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some help on my programming language

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Hi, I am making a programming language. I have the , operator which is the tupling operator so that a,b is a tuple of a and b. I also have the boxing operator [ ] so that [a,b] is not a tuple. The [ ] boxes it into a single value. I added this operator to make it so that I can easily make templated containers. For example the list template takes a type as a template parameter for its element type. Using the boxing operator allows you to store boxed tuples in a list. Now I am considering making boxed variable declarations == class literals. So here is some code with tuples: int x , int y; (x,y)=(5,6); Now here is how some boxed code looks: [int,int] m; m = [5,6]; Now what if boxed declarations become class literals? [int x, int y] a; [int w, int z] b; a.x=5; a.y=6; a=[5,6]; //[5,6] is of type [int,int] which is convertable b=[5,6]; //also legal b=a; //illegal since a and b are different types Now I guess in this case the box would make it so that x and y are not independant; you have to prepend a. to get at them, because they are members. Ok now for handling inheritance I have been thinking of doing something like this class A = B += (int x, int y); //B is the superclass class A = B&&C += (int x, int y); //B and C are superclasses class A = B||C += (int x, int y); //the superclass of A is the common root of B and C, which will often be the empty class, which contains all objects. This would also allow you to create classes on the fly: A&&B ab; //ab is both an A and a B Now this would be useless in most languages but because in my language non-member functions are virtual (member functions never are, as there is no "this" pointer) it would be a useful feature, at least sometimes. Ok so now what happens when we bring class literals and set operators together? [int w, int x] && [int y, int z] my_object; my_object has four members: x, y, and z This makes compete sense and so far there are no problems. However boxes aren't limited to class literals. What should the meaning of this operation be: [5,6]&&[7,8] should it then be [5,6,7,8]? It would have to be, so that you can assign it to my_object above. Afterall those boxes do not represent lists or tuples. They do not represent sets. If you have four sets and you do this: (r,s)&&(t,u) the result will be: (r&&t,s&&u) which makes complete sense and is intuitive. Anyway, what about this: [int x, int y] && [int y, int z] or this: [int x, int y] && [int,int] I am inclined to think of [int,int] as a type literal, but not a class literal. Thus it would not have the && operator, but what about the first? Those aren't the same y. Now what if it went like this: class A = [int a]; class B = A + [int b]; class C = A + [int c]; class D = B&&C; now obviously D should have a, b, and c members. Those are the same "a". It comes from B||C. So, your thoughts?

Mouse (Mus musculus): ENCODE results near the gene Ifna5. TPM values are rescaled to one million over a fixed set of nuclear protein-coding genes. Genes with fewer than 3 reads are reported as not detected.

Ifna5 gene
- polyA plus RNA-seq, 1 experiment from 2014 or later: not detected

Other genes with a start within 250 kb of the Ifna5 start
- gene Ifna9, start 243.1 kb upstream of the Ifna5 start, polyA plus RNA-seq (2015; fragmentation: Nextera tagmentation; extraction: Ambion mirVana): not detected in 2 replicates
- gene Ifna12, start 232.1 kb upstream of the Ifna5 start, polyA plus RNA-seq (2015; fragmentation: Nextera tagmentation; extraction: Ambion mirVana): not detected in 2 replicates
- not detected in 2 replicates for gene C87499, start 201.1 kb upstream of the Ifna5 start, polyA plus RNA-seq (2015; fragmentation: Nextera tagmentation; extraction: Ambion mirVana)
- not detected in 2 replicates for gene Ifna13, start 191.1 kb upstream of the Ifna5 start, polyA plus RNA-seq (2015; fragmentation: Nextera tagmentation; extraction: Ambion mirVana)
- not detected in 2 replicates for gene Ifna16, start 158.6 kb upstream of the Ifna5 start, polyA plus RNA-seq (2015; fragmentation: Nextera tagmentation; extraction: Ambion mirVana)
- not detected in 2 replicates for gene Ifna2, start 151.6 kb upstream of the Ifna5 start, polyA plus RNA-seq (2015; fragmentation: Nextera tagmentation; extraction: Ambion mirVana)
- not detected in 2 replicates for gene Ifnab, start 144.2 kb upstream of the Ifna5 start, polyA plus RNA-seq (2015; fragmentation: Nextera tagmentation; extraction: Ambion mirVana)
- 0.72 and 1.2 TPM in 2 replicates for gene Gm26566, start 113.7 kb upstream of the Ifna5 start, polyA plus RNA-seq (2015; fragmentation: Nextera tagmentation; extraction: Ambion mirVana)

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I'm not sure I entirely follow. What is the purpose of the boxing construct when you already have tuples? In your example...
int x, int y;
(x,y)=(5,6)